Medical Respite Kauhale Ready to Open

On Wednesday, it took a large village to complete a small village for homeless people in need of medical respite in urban Honolulu.

About 60 volunteers put the finishing touches on Kauhale (a small village). The village has ten residential units, three bathrooms, shaded outdoor gathering spaces, a nursing station, and a 24-hour security office in the parking lot on Punchbowl Street next to the State Department. . Health and Governor’s Washington Place Mansion.

Kauhale’s namesake Prama Ora is scheduled to begin accepting guests on May 31 with referrals from urban hospitals in Honolulu to monitor medical conditions with the assistance of on-site nurses as needed. Temporarily serve discharged homeless patients who need a place to recuperate further from the hospital. A doctor is also waiting.

The creation of this medical haven Kauhale began seven weeks ago with a call to action from Gov. Josh Greene’s administration, where an “army” of partners and volunteers helped bring the vision to life.

The one-room living unit, nursing station, and security office were constructed off-site using materials and labor donated or heavily discounted by the nonprofit HomeAid Hawaii and were placed on-site about two weeks ago. . Subsequent work includes installing water, electricity, and sewage connections and a five-foot vinyl fence around the project, which will occupy the 27-car parking lot typically used by the council.

On Wednesday, interior and exterior fixtures were installed, including window blinds, beds, nightstands, clothing racks, plants, patio tables with umbrellas, outdoor string lighting, and large canopy tents. Volunteers also assembled welcome packages with snacks, clothing, toiletries, and other items for soon-to-be guests.

“It seemed impossible at first, but everything worked out,” said Bob Wardlow, social services coordinator for Project Vision Hawaii, the nonprofit that manages Prama Ola. “Wow. I can’t believe there are so many people.”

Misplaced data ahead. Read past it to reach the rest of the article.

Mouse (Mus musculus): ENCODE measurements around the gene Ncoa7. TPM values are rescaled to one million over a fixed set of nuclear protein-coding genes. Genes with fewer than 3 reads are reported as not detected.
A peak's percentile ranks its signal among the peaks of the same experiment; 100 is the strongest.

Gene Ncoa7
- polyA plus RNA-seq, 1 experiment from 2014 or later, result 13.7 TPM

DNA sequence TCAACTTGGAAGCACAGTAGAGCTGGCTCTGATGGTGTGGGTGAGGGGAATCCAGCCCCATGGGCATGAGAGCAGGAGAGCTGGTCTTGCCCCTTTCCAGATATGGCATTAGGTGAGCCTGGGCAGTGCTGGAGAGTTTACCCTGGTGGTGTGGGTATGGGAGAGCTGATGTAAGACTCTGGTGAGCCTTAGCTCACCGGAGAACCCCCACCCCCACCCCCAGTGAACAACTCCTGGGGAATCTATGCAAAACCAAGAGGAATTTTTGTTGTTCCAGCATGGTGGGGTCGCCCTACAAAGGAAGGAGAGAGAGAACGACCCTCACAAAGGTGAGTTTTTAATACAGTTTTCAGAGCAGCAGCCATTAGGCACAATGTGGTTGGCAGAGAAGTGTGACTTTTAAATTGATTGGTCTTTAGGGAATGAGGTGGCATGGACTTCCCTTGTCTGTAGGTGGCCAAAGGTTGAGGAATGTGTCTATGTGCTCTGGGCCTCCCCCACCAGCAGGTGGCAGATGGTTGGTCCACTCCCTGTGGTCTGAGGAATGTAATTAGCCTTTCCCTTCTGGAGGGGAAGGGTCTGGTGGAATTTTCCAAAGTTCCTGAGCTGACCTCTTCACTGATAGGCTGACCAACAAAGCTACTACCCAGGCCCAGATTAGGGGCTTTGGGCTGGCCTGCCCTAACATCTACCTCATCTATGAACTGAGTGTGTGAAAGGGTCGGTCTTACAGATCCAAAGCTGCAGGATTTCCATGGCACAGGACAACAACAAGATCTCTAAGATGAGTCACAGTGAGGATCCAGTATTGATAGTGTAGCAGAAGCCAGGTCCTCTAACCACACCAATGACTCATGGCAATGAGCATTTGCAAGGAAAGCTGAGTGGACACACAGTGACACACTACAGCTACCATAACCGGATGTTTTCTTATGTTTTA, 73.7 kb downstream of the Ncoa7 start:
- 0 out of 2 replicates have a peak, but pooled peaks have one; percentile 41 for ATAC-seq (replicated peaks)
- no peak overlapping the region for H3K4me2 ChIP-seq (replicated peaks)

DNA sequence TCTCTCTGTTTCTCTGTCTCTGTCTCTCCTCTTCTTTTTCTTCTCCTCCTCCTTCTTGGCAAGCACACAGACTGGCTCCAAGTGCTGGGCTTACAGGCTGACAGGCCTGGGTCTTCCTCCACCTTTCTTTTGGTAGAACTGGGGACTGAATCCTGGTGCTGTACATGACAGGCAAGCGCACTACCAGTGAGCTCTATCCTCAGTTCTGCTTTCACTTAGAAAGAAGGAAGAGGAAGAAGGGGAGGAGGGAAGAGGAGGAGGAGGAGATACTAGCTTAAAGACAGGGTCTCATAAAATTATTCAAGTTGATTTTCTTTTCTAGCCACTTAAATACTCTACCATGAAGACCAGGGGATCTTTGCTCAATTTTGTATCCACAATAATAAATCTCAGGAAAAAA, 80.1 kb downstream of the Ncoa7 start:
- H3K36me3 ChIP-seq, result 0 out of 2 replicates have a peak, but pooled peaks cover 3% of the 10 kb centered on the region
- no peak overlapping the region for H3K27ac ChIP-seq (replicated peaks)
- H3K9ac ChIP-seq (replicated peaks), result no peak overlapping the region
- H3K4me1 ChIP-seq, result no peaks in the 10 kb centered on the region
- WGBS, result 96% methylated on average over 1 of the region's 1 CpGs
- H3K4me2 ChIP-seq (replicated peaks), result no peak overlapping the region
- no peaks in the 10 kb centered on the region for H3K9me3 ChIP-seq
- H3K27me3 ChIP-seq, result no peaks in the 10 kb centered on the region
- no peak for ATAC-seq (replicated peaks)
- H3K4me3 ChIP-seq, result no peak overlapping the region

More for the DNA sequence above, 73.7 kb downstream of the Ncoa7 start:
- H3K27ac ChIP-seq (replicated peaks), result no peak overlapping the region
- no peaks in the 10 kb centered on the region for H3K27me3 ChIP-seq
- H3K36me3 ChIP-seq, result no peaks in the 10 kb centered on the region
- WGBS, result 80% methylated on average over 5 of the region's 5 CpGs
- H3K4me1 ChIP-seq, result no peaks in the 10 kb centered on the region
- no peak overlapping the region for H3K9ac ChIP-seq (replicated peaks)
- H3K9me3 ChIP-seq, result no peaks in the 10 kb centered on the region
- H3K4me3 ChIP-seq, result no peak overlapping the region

Many volunteers were affiliated with organizations such as Queens Health System, Hawaii Medical Services Association, Greens Office, Team Rubicon, and The Salvation Army.

“This is a testament to the caring community we have,” said Kimo Carvalho, executive director of HomeAid Hawaii. “They are the ones making this happen.”

Carvalho estimated that it would cost about $11,000 to build each unit using donated or discounted materials and labor, plus another $45,000 for discounted or donated indoor and outdoor furniture. .

Chris Dotson, owner of Mililani-based landscaping company Dotson Gardens, led 10 other volunteers to grow more than 70 plants from Waimanalo nurseries into handcrafted planter boxes and other items at Prama Ora. prepared for the arrangement of

“We’re going to add a little more color and vibrancy to the front[of the unit]to make it look better,” he said.

Volunteer Noriko Wada of the veteran-led disaster response organization Team Rubicon takes pride in preparing Pramaora for residents’ comfort, including sanding planter boxes to remove dirt. I was there.

“It’s easy to say that the government should do something about homeless people and people in need,” she says. “We believe everyone can step up.”

All of Wednesday’s work took nearly 10 hours, including a visit from Greene after lunch, who helped put the finishing touches on the project and thanked him for all the hard work over the past few weeks.

As a doctor, Mr. Green said he would see Prama Ora guests from time to time, saying such a facility would reduce repeat hospital visits for homeless people and save the health care system $12 million a year. We estimated that we could.

“This is really about saving lives for people who are constantly going to and from the hospital at great expense and in great pain,” he said.

Project Vision Executive Director Dara Kauhane Florke said the length of time a guest stays at Prama Ora depends on their medical condition and can range from a few days to much longer.

Queen’s Medical Center is located across Prama Ora and is expected to make many referrals along with other hospitals in Honolulu’s urban center.

Homeless people, who make up 30% of all emergency room visits, often stay on one side of Punchbowl Street, sometimes in hospital gowns and medical bracelets.

“Prama Ora,” which means “to embrace new life,” is temporary, perhaps for six months or so, until hospitals can add more beds to care for the patients they can accommodate at Kauhale. It is intended to

After this period, the Prama Ora unit will be used for future general-use Kauhhale as part of Greene’s hopes of developing a dozen small villages to help transition the homeless into permanent housing. It is planned to be

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